Call, Cell Phone, Children, Community College, Couch, Customer, Deadbeat, Drama, Family, Goodwill, Grade, Hearing, Hotel, Human Nature, Husband, Iced Tea, Kitchen, Landline, Lazy, Medicine, melissakotlerschwartz, New York Times, Pathetic, Power, Pretend, Privacy, Sad, Say, Sorry, Story, Stranger, strangers, strangersihaveknown, Strength, Thinking, Toast, Unhappy, Universal, Waitress, Wanted, Wife, Work, Writing
The waitress took my order without much interest. It was pushing 2:30p.m and I was one of her few customers. After she brought me an iced tea, she went back into the kitchen and I heard her on the phone clear as day.
“Can’t you just bring me my medicine?” Pause. “What?” Pause. “You’re such an asshole. I’ve been working since 6:00a.m. I don’t feel well. You can get off the couch and bring me my medicine. You’re a shit. What?” Pause. “A real shit.”
That was the end of the conversation. She didn’t slam the handset down because she didn’t have one to slam. All the drama and power encompassed in a landline phone had been reduced to a silent tap on a pathetic cellphone.
In the delay that followed, I imagined her trying to calm down before she came out of the kitchen. When she did, she went up to one of her customers—a heavy-set man with a pink face—and stood stiffly as she set down his order of toast and poured him some searing hot coffee. He didn’t say a word.
I pretended I hadn’t heard her phone conversation, staring into my phone as if something riveting was happening there. All three of us customers were trying to pretend her words away, as if we could go back before the toast popped.
Why do we do that? Why do we pretend not to hear? Human nature, I guess. She had needed to make a phone call, but the only place she could make it while working was within our earshot. So we were all part of her story. We didn’t know whom she had talked too, but it sounded bad. Real bad. I felt badly for her.
She turned and went back into the kitchen and came out with my turkey sandwich. She put it down a bit more loudly then necessary. “Anything else I can get you?” she asked. Her face flushed with anger, not tears.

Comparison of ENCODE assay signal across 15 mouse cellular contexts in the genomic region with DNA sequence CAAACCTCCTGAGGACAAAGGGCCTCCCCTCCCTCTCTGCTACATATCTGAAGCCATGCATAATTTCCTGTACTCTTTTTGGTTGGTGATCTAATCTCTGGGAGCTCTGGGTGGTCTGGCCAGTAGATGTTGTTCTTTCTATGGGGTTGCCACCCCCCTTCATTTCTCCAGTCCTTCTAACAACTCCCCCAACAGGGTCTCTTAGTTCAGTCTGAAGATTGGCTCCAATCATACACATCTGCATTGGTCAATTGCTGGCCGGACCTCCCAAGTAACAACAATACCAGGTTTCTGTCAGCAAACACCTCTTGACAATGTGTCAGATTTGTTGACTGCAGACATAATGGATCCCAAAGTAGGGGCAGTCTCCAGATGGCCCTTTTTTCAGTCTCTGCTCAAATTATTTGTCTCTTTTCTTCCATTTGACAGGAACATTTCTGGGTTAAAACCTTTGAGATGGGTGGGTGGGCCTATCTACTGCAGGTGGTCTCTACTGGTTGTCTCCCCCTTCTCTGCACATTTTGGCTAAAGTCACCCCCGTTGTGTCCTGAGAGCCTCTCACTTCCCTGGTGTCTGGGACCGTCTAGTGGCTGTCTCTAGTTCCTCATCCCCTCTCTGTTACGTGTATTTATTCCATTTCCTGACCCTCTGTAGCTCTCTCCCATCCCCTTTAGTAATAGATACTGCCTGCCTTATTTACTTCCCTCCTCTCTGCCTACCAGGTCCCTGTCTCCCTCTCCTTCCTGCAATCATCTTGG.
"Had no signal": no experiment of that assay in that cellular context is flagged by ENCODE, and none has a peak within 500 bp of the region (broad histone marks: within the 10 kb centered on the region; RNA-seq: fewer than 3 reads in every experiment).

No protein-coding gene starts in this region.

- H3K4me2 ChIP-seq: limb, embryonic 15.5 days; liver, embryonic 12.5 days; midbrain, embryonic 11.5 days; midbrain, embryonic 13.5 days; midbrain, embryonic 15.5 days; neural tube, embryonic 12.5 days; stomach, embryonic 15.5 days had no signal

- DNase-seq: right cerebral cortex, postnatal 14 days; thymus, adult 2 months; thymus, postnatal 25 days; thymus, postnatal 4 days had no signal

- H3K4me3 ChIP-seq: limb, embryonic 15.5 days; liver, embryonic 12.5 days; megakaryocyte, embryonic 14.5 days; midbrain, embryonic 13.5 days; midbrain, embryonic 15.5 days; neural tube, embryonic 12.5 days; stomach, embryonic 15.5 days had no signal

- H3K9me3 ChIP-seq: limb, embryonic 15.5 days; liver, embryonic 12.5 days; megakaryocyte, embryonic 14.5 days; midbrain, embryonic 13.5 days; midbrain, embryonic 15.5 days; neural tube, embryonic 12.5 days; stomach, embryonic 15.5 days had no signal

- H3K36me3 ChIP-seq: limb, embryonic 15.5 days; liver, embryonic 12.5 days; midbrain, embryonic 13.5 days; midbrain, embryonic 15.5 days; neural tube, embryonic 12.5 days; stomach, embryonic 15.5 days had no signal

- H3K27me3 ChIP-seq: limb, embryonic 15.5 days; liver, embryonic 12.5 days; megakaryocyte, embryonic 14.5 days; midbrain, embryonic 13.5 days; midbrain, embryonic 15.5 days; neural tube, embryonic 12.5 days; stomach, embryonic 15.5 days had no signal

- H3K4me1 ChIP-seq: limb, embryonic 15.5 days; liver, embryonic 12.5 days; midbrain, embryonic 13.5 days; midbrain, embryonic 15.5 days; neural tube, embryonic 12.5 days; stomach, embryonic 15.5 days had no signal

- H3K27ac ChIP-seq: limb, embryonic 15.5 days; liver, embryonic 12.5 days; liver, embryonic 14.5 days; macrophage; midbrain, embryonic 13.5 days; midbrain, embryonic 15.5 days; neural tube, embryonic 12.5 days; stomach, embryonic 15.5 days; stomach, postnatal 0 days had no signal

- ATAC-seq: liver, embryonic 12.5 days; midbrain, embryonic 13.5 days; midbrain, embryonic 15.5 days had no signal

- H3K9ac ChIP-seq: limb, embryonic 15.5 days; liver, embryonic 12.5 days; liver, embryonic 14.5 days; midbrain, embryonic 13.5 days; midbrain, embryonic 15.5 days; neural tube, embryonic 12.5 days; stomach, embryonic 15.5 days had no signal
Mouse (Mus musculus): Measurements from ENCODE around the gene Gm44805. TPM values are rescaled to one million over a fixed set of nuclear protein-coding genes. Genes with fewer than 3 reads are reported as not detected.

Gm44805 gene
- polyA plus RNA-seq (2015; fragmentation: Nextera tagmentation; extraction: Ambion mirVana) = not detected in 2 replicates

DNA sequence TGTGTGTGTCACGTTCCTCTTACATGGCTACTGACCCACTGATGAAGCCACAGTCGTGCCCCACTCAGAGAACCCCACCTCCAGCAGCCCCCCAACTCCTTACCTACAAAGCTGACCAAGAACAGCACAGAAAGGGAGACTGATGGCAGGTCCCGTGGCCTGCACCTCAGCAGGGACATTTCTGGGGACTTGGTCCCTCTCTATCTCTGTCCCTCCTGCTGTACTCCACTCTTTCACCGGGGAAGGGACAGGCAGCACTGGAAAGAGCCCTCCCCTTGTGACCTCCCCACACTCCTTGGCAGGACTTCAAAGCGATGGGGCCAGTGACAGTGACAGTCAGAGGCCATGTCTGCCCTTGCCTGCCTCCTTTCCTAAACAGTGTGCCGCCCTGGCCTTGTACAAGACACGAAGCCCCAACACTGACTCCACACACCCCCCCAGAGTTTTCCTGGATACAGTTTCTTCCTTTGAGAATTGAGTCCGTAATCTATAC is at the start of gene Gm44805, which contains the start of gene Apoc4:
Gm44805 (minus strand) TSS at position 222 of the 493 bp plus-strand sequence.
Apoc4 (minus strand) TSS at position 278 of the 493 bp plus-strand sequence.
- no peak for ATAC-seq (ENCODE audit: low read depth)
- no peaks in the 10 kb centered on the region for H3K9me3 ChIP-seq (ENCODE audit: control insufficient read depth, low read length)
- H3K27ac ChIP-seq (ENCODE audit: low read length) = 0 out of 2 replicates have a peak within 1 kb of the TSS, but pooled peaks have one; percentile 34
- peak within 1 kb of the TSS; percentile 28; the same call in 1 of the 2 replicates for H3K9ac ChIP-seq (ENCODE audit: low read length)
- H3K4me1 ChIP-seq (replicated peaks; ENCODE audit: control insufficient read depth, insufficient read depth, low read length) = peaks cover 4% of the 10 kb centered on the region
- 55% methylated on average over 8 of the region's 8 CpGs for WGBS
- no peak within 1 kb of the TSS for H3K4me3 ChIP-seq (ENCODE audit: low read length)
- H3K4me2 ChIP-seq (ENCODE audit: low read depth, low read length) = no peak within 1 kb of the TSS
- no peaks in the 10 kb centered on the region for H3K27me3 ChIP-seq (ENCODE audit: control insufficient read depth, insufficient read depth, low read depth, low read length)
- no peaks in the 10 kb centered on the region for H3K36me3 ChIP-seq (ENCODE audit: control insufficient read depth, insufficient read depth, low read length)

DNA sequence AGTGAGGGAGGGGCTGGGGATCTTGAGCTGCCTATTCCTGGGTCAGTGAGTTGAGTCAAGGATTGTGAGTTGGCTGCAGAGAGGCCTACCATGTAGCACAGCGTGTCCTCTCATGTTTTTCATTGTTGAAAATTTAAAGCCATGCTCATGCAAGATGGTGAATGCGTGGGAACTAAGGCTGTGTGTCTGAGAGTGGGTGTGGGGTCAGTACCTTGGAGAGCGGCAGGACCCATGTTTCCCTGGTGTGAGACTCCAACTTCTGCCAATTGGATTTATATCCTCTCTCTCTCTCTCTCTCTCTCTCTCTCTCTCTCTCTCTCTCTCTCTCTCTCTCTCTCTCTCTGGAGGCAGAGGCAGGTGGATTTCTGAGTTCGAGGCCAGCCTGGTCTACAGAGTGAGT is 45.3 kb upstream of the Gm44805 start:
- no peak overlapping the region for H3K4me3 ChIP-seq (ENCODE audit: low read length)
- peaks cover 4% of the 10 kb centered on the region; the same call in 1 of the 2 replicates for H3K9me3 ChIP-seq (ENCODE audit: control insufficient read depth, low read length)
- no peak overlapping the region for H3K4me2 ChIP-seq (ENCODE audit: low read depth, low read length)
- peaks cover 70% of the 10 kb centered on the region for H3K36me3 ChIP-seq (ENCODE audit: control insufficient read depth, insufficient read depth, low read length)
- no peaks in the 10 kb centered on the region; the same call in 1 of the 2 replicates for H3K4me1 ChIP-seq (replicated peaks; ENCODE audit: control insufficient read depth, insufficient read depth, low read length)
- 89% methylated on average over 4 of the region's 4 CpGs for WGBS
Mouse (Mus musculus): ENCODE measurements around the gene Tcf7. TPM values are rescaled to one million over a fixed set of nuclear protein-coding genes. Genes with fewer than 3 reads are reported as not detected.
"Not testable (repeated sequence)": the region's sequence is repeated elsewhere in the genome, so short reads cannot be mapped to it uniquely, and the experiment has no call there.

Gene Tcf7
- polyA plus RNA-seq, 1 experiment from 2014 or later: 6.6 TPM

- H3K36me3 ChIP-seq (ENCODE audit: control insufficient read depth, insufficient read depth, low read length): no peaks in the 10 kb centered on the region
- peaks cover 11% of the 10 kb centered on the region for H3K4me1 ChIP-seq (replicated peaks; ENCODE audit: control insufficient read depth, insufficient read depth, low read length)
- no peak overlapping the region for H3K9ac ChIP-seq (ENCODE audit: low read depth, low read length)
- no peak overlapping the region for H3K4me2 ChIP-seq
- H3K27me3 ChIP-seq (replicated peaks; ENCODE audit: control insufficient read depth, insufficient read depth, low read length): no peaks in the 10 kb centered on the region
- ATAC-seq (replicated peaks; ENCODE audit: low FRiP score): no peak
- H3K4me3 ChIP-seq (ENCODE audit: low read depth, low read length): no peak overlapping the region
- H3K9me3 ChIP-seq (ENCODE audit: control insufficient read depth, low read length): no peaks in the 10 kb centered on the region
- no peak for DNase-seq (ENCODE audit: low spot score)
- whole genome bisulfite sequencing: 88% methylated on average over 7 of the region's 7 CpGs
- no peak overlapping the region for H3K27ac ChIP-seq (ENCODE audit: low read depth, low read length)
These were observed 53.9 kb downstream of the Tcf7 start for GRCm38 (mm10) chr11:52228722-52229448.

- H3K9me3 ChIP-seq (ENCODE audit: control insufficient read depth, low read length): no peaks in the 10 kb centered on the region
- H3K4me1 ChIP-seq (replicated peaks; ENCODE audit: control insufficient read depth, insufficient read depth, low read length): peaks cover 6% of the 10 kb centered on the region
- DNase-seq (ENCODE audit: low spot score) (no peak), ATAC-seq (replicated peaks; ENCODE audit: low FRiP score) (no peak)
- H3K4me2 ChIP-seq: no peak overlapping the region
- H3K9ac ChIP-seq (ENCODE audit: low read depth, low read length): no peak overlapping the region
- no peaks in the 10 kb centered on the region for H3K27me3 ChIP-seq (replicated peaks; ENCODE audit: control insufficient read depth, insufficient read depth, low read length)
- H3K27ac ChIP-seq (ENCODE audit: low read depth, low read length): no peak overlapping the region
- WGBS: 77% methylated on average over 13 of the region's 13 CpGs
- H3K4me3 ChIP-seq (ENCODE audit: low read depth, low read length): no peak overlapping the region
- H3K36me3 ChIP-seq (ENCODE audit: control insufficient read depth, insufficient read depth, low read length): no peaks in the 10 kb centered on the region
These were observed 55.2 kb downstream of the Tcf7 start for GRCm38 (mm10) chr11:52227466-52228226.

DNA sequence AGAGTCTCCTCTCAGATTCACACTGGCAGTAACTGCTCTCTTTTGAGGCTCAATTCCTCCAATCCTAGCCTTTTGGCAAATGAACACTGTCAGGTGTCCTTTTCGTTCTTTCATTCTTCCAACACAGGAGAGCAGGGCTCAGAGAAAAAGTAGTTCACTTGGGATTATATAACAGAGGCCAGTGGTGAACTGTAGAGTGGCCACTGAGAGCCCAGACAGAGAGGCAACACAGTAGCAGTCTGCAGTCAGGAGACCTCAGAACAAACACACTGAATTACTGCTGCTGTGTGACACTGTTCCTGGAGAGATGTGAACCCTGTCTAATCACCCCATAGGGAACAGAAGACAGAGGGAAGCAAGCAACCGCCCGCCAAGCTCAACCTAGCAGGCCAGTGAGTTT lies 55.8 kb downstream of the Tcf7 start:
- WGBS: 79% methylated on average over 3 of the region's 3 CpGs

“No, I’m good.”
When I went to pay, she took my twenty-dollar bill and gave me back my change slowly, as if she was thinking about something.
“Thanks,” I said. Then, as I stepped away from the cash register, she said, “My husband is such an asshole. I work two jobs. He works one. We’re living in a hotel while we try to get our lives in order. I take care of the kids. He doesn’t help. He can’t even bring me my medicine. When I serve him with divorce papers, he better not act surprised.”
“I’m sorry you work two jobs and he works one,” I said.
“Yeah, he’s so lazy. So lazy! I can’t even stand it.”
I saw the short order cook look over at her as he scraped at the grill. I could tell he had heard her story plenty of times before and he was going to keep hearing it, whether he wanted to or not. He looked at me, but not with an I feel sorry for you, customer, that you had to listen to her story kind of look. No, he just looked at me as if to say, Isn’t this the way everyone lives, listening to each other’s kitchen stories?
Somehow her story struck me as a universal one: the deadbeat husband—well, almost deadbeat, the unhappy wife who pulls all the weight. The home that isn’t really a home and the children stuck in the middle of all the unhappiness. It was a story I heard plenty of times while teaching my community college writing class, from some of my older female college students who had families (Only without the swear words. After all, they were writing for a grade).
All I could hope for this waitress was for her to have a little privacy and the strength to change her story so she wouldn’t have to tell it to strangers again and again.